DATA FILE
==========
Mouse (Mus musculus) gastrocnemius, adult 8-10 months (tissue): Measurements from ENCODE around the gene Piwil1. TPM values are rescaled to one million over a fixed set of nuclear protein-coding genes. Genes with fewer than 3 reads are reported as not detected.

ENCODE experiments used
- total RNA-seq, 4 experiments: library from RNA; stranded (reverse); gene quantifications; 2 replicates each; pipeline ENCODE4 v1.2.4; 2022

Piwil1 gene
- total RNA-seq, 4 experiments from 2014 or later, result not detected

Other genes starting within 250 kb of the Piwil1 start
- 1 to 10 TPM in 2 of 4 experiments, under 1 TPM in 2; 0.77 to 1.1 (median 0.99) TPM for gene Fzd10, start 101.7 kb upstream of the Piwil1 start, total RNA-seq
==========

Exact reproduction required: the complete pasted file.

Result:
Mouse (Mus musculus) gastrocnemius, adult 8-10 months (tissue): Measurements from ENCODE around the gene Piwil1. TPM values are rescaled to one million over a fixed set of nuclear protein-coding genes. Genes with fewer than 3 reads are reported as not detected.

ENCODE experiments used
- total RNA-seq, 4 experiments: library from RNA; stranded (reverse); gene quantifications; 2 replicates each; pipeline ENCODE4 v1.2.4; 2022

Piwil1 gene
- total RNA-seq, 4 experiments from 2014 or later, result not detected

Other genes starting within 250 kb of the Piwil1 start
- 1 to 10 TPM in 2 of 4 experiments, under 1 TPM in 2; 0.77 to 1.1 (median 0.99) TPM for gene Fzd10, start 101.7 kb upstream of the Piwil1 start, total RNA-seq